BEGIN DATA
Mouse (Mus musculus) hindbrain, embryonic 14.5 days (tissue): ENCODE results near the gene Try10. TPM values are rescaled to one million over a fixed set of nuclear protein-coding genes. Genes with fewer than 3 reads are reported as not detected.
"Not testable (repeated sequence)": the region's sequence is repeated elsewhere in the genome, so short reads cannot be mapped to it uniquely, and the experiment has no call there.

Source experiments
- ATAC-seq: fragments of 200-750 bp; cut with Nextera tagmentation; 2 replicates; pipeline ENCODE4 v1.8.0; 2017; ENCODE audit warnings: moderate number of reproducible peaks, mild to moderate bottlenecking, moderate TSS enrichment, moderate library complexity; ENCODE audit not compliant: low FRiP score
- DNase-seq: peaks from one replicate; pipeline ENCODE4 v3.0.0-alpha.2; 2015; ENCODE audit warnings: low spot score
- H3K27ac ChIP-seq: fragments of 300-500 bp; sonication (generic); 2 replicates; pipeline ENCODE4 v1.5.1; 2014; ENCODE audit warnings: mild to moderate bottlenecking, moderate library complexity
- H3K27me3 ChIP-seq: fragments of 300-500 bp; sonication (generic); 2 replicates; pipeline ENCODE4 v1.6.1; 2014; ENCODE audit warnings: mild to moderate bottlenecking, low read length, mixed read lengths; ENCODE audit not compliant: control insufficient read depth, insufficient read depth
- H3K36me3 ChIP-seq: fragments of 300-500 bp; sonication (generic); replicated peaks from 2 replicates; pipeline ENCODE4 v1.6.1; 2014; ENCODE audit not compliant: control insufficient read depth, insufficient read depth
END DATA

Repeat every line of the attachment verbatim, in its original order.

Mouse (Mus musculus) hindbrain, embryonic 14.5 days (tissue): ENCODE results near the gene Try10. TPM values are rescaled to one million over a fixed set of nuclear protein-coding genes. Genes with fewer than 3 reads are reported as not detected.
"Not testable (repeated sequence)": the region's sequence is repeated elsewhere in the genome, so short reads cannot be mapped to it uniquely, and the experiment has no call there.

Source experiments
- ATAC-seq: fragments of 200-750 bp; cut with Nextera tagmentation; 2 replicates; pipeline ENCODE4 v1.8.0; 2017; ENCODE audit warnings: moderate number of reproducible peaks, mild to moderate bottlenecking, moderate TSS enrichment, moderate library complexity; ENCODE audit not compliant: low FRiP score
- DNase-seq: peaks from one replicate; pipeline ENCODE4 v3.0.0-alpha.2; 2015; ENCODE audit warnings: low spot score
- H3K27ac ChIP-seq: fragments of 300-500 bp; sonication (generic); 2 replicates; pipeline ENCODE4 v1.5.1; 2014; ENCODE audit warnings: mild to moderate bottlenecking, moderate library complexity
- H3K27me3 ChIP-seq: fragments of 300-500 bp; sonication (generic); 2 replicates; pipeline ENCODE4 v1.6.1; 2014; ENCODE audit warnings: mild to moderate bottlenecking, low read length, mixed read lengths; ENCODE audit not compliant: control insufficient read depth, insufficient read depth
- H3K36me3 ChIP-seq: fragments of 300-500 bp; sonication (generic); replicated peaks from 2 replicates; pipeline ENCODE4 v1.6.1; 2014; ENCODE audit not compliant: control insufficient read depth, insufficient read depth